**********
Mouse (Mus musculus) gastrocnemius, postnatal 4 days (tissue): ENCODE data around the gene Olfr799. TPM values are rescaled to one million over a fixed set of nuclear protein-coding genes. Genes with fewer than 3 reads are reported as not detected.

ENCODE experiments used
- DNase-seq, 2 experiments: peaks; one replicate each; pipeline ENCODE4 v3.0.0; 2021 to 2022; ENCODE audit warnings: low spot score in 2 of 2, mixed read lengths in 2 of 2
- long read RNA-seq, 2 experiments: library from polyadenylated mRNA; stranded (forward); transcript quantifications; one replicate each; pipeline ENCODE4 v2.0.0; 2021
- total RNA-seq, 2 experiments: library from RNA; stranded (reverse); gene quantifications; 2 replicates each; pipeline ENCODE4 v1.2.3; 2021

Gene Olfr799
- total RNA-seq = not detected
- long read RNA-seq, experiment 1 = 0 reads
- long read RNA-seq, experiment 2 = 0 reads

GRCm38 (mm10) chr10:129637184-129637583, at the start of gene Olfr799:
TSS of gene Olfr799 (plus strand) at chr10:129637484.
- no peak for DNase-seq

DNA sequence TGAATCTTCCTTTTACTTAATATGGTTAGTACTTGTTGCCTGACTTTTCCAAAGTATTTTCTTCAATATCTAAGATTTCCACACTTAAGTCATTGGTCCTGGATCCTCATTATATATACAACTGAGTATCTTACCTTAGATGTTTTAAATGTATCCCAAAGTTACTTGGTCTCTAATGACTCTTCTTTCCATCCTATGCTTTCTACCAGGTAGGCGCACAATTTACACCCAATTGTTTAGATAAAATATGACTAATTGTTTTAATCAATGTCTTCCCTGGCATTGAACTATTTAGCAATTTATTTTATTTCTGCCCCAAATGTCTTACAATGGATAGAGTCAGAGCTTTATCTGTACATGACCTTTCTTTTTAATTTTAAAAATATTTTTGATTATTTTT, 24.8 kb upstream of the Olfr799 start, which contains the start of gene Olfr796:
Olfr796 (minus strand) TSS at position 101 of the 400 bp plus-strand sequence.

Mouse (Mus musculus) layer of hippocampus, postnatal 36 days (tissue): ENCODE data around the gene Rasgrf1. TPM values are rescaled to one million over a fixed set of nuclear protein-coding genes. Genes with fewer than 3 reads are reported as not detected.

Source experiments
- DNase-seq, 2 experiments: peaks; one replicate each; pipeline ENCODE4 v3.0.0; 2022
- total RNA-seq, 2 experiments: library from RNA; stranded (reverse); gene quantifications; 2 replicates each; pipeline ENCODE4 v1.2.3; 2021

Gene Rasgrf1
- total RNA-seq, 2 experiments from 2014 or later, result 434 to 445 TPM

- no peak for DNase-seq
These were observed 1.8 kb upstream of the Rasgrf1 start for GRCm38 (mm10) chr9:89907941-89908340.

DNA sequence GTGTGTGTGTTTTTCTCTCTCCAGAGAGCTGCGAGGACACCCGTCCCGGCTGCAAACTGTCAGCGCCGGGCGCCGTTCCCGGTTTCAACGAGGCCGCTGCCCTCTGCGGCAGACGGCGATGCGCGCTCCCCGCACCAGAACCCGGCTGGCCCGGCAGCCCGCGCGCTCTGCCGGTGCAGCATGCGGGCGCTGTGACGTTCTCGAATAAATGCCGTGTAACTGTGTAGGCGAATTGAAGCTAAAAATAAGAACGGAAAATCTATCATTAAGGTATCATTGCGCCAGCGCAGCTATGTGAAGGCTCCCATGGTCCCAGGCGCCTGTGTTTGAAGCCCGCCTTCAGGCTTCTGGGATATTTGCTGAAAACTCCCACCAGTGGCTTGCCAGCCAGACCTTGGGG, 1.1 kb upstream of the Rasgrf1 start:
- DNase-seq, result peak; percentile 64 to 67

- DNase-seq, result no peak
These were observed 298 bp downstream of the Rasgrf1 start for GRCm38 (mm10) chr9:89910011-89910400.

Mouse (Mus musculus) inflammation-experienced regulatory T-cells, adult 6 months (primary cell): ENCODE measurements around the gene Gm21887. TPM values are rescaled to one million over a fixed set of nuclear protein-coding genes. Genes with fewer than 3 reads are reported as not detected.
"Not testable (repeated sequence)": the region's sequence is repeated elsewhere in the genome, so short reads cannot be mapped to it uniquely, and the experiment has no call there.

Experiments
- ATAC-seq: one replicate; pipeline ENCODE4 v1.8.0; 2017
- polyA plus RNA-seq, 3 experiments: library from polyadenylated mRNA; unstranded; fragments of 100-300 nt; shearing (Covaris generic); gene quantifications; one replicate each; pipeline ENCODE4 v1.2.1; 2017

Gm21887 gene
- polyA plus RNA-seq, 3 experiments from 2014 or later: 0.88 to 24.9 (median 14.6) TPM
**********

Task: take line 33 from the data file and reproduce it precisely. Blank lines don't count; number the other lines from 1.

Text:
- polyA plus RNA-seq, 3 experiments from 2014 or later: 0.88 to 24.9 (median 14.6) TPM